While the translation progressed, the gospel was being taught in Seneca County, and Hyrum Smith, David Whitmer, and Peter Whitmer, Jr., were baptized in June for the remission of sins. Peter Whitmer’s three sons, David, John, and Peter, Jr., became devoted assistants in the work. Eager to learn of the Whitmers’ duties, Joseph sought the Lord, and a revelation was granted to each of them. Each was told to help in building the kingdom of God by declaring repentance (see D&C 14–16 ). All these activities were not easy on Peter and Mary Whitmer, who were hosting the Smiths and Oliver Cowdery in their home. Their son, David, said that this added burden greatly increased the anxiety of his mother. She did not complain, but she felt overwhelmed. David later related what happened one day as his mother went to the barn to milk the cows: “She was met out near the yard by the same old man [seen earlier by David] (judging by her description of him) who said to her: ‘You have been very faithful and diligent in your labors, but you are tired because of the increase of your toil; it is proper therefore that you should receive a witness that your faith may be strengthened.’ Thereupon he showed her the plates.” 15. “Report of Elders Orson Pratt and Joseph F. Smith,” pp. 772–73;
…the first meeting between Joseph Smith and David Whitmer. As had happened with Oliver Cowdery, David and Joseph quickly became friends. Soon they were on their way to Fayette, some one hundred miles away. On this occasion Moroni took the plates to avoid danger while transporting them. Another unusual event occurred en route. It happened while they were riding along in the wagon. David Whitmer described the event:
“A very pleasant, nice-looking old man suddenly appeared by the side of our wagon and saluted us with, ‘good morning, it is very warm,’ at the same time wiping his face or forehead with his hand. We returned the salutation, and, by a sign from Joseph, I invited him to ride if he was going our way. But he said very pleasantly, ‘No, I am going to Cumorah.’ This name was something new to me, I did not know what Cumorah meant. We all gazed at him and at each other, and as I looked around enquiringly of Joseph, the old man instantly disappeared. . . .
“. . . It was the messenger who had the plates, who had taken them from Joseph just prior to our starting from Harmony.” 14[Report of Elders Orson Pratt and Joseph F. Smith, 772]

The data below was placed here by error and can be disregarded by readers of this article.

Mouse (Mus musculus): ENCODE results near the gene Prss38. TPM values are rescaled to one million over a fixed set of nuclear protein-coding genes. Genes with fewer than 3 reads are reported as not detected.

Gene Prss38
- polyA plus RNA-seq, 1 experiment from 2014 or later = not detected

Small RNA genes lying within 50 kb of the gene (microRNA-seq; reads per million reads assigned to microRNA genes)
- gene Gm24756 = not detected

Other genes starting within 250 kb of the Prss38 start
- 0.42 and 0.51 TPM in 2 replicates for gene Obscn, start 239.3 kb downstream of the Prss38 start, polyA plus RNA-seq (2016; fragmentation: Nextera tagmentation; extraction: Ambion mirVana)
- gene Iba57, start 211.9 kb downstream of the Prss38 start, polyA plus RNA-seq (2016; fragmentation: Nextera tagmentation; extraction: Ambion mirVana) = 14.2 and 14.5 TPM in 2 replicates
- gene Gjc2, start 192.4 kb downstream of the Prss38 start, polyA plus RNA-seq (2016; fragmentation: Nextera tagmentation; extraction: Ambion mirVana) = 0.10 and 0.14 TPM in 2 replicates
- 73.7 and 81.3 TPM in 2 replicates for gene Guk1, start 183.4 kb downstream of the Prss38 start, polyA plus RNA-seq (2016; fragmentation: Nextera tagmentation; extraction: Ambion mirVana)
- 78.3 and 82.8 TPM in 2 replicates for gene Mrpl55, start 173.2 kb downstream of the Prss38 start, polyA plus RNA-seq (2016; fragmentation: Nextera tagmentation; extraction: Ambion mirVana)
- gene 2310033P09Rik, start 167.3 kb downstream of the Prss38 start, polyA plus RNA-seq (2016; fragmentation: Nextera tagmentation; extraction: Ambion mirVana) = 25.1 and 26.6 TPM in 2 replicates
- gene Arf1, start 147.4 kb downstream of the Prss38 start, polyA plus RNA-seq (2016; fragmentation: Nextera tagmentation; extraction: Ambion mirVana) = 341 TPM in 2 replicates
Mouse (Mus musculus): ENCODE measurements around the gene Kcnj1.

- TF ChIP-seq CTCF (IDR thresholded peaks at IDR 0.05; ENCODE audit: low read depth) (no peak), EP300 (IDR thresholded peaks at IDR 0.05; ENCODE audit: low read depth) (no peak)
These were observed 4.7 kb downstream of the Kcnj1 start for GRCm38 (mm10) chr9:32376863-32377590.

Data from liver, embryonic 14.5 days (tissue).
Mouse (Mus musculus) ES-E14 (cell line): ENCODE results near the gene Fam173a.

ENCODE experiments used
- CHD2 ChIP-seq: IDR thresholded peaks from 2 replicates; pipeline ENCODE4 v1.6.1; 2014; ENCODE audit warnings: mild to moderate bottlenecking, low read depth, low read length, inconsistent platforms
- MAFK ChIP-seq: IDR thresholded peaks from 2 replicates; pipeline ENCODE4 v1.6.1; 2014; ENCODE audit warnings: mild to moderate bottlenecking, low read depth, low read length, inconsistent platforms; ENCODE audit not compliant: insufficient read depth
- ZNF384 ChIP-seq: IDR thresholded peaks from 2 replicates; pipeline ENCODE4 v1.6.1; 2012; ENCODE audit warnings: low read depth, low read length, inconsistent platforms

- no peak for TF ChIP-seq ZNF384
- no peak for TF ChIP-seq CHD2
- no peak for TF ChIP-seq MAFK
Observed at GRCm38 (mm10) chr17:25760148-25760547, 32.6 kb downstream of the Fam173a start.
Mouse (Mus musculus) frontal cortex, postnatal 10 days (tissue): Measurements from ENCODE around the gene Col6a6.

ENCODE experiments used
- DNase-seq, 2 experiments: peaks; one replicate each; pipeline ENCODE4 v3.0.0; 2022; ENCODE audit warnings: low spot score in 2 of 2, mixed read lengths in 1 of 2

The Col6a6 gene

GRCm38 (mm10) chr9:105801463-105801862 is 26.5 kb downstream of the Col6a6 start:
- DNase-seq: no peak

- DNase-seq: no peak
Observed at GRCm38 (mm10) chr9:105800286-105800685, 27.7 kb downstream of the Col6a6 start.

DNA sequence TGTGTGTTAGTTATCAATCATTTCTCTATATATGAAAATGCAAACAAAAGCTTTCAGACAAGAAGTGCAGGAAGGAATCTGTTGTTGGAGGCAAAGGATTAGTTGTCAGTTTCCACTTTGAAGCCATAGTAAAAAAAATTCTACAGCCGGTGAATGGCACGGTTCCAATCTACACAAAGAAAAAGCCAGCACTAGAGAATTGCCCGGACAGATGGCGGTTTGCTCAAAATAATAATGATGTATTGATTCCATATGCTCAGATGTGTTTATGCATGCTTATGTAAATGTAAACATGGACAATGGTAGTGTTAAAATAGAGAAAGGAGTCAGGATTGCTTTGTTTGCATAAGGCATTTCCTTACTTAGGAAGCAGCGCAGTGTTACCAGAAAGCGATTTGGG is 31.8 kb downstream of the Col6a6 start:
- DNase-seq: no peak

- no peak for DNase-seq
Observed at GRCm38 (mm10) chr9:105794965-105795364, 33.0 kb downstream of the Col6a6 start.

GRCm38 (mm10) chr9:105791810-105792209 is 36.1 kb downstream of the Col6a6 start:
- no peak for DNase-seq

Shortly after beginning to assist Joseph Smith with the work of translation, Oliver wrote to David Whitmer in Fayette township. He enthusiastically testified that Joseph Smith had the ancient records and that the work was divine. Soon he sent a few lines of the translation and bore witness that he knew the plates contained a record of the people who once inhabited this continent. David Whitmer, then twenty-four years of age, eagerly showed these letters to his parents and brothers and sisters. Persecution began to intensify in the Harmony area, so late in May, Oliver communicated with David about the possibility of Joseph and Oliver going to stay with the Whitmers in Fayette. In response Peter Whitmer, Sr., David’s father, invited Joseph to stay at his farm home as long as was needed to finish the work of translation. David’s brother John offered to help as Joseph’s scribe. Many people in the Fayette area were anxious to hear more about the work. 10
| David Whitmer (1805–88) was one of the three witnesses of the Book of Mormon. He died in Richmond, Missouri, at the age of eighty-four.
A late May planting was essential for successful fall crops; therefore, David Whitmer had to plow and prepare the soil before he could take his two-horse wagon to pick up Joseph Smith and Oliver Cowdery. At the end of a day of plowing he found he had accomplished in one day what normally would have taken two days to do. David’s father was likewise impressed by this apparent miracle. Peter Whitmer, Sr., said, “There must be an overruling hand in this, and I think you would better go down to Pennsylvania as soon as your plaster of paris is sown.” 11 (Plaster of paris was used to reduce the acidity of the soil.) The next day David went to the fields to sow the plaster, but to his surprise he found the work had been done. His sister, who lived near the field, said that her children had called her to watch three strangers the day before spread the plaster with remarkable skill. She assumed they were men David had hired. 12[History of Joseph Smith 148-149]